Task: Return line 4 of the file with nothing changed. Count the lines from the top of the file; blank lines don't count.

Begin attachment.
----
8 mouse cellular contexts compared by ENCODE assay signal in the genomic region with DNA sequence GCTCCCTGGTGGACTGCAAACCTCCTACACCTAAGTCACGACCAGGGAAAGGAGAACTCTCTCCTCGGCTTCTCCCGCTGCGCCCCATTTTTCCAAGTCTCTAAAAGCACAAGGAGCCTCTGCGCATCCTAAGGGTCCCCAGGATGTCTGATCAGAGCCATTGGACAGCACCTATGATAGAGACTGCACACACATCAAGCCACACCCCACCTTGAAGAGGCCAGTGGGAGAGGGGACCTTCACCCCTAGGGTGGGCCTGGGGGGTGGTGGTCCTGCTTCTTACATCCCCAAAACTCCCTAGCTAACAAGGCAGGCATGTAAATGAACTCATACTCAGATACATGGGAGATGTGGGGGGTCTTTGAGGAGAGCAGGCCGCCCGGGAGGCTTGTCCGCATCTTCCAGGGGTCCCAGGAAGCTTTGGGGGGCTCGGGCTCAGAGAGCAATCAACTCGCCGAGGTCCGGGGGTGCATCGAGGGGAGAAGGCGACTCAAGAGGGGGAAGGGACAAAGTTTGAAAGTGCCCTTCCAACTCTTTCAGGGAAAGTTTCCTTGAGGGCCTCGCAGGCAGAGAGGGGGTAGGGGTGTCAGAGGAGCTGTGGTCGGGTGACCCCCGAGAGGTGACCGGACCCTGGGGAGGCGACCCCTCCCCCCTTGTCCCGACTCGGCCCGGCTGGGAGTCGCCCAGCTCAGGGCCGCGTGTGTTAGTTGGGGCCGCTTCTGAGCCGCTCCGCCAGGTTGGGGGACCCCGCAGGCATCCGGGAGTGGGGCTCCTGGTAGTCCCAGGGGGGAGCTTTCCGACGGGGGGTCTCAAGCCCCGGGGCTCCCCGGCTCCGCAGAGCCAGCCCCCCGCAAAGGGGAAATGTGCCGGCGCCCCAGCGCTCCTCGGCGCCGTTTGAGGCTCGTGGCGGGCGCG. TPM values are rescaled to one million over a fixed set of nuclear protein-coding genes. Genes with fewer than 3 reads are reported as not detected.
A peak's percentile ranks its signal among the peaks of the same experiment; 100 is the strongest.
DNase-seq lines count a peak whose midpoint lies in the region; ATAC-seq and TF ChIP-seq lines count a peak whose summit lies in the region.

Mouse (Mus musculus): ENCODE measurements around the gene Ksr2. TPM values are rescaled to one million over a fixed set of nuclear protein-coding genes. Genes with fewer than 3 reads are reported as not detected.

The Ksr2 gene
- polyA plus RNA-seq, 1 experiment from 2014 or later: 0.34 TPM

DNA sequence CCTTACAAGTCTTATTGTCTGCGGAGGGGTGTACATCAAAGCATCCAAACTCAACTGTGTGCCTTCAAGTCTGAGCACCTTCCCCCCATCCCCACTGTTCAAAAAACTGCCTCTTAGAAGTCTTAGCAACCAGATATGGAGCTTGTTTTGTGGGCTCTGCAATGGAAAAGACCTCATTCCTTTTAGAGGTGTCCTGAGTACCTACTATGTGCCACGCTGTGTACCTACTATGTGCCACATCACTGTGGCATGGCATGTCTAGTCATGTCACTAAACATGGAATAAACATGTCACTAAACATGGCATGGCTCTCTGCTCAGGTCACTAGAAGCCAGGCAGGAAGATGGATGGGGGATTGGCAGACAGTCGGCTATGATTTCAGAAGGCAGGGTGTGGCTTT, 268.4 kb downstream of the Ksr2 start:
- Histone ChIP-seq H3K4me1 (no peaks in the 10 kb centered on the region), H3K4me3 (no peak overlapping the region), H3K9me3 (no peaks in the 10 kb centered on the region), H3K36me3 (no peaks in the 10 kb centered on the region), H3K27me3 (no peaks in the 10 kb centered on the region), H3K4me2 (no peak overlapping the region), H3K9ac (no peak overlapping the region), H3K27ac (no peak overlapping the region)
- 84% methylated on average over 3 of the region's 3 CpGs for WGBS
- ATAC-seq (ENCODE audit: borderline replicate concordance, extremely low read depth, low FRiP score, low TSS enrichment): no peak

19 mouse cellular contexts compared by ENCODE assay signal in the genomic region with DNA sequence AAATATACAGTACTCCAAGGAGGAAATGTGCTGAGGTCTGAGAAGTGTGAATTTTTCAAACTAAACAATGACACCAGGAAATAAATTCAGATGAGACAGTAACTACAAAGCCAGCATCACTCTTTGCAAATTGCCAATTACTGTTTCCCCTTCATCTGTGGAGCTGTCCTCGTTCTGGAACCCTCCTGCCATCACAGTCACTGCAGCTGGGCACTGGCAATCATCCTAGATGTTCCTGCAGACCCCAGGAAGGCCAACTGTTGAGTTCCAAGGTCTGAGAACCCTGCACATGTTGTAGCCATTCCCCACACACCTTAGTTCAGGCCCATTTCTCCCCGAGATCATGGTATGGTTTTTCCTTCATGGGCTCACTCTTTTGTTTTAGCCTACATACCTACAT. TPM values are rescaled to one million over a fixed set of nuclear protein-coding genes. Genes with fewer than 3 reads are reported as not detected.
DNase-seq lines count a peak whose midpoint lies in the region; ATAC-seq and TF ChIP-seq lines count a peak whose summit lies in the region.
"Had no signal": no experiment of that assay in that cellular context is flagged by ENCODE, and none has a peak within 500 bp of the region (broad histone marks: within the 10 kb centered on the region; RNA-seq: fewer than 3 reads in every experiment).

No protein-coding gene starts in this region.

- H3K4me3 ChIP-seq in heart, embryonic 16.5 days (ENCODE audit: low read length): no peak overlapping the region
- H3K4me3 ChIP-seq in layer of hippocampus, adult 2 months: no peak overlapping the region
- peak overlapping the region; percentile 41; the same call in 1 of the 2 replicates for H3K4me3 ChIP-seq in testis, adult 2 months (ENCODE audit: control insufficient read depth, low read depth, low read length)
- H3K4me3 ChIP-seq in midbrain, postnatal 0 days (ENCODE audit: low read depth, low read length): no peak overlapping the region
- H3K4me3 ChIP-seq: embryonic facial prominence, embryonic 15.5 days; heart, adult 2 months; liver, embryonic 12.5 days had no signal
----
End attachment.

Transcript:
Mouse (Mus musculus): ENCODE measurements around the gene Ksr2. TPM values are rescaled to one million over a fixed set of nuclear protein-coding genes. Genes with fewer than 3 reads are reported as not detected.